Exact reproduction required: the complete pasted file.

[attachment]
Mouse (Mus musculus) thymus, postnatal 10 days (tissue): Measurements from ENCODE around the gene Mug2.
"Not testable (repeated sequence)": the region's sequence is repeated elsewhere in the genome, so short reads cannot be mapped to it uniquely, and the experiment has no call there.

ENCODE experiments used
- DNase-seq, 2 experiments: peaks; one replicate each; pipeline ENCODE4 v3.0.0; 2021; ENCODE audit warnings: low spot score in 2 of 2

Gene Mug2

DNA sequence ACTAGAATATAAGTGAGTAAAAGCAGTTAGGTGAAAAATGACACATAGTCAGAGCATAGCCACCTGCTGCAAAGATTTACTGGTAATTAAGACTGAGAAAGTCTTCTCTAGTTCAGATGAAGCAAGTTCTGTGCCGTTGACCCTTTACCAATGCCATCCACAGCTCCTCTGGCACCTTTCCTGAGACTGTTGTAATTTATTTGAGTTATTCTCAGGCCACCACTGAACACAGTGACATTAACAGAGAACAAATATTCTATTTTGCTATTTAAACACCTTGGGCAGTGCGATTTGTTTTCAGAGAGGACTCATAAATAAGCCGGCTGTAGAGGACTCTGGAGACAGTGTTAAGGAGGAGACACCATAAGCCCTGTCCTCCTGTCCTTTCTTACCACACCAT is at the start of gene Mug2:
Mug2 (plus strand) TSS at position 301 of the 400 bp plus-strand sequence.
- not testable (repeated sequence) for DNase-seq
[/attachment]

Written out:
Mouse (Mus musculus) thymus, postnatal 10 days (tissue): Measurements from ENCODE around the gene Mug2.
"Not testable (repeated sequence)": the region's sequence is repeated elsewhere in the genome, so short reads cannot be mapped to it uniquely, and the experiment has no call there.

ENCODE experiments used
- DNase-seq, 2 experiments: peaks; one replicate each; pipeline ENCODE4 v3.0.0; 2021; ENCODE audit warnings: low spot score in 2 of 2

Gene Mug2

DNA sequence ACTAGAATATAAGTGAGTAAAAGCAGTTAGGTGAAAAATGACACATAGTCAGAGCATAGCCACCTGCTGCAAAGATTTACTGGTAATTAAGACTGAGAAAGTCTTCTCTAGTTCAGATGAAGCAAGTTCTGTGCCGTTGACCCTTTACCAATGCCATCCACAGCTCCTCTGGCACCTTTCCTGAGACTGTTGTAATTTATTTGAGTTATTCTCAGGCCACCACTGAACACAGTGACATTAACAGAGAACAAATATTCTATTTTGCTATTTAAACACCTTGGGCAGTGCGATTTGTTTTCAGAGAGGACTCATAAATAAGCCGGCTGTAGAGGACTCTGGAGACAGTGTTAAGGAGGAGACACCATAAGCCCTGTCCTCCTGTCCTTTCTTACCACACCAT is at the start of gene Mug2:
Mug2 (plus strand) TSS at position 301 of the 400 bp plus-strand sequence.
- not testable (repeated sequence) for DNase-seq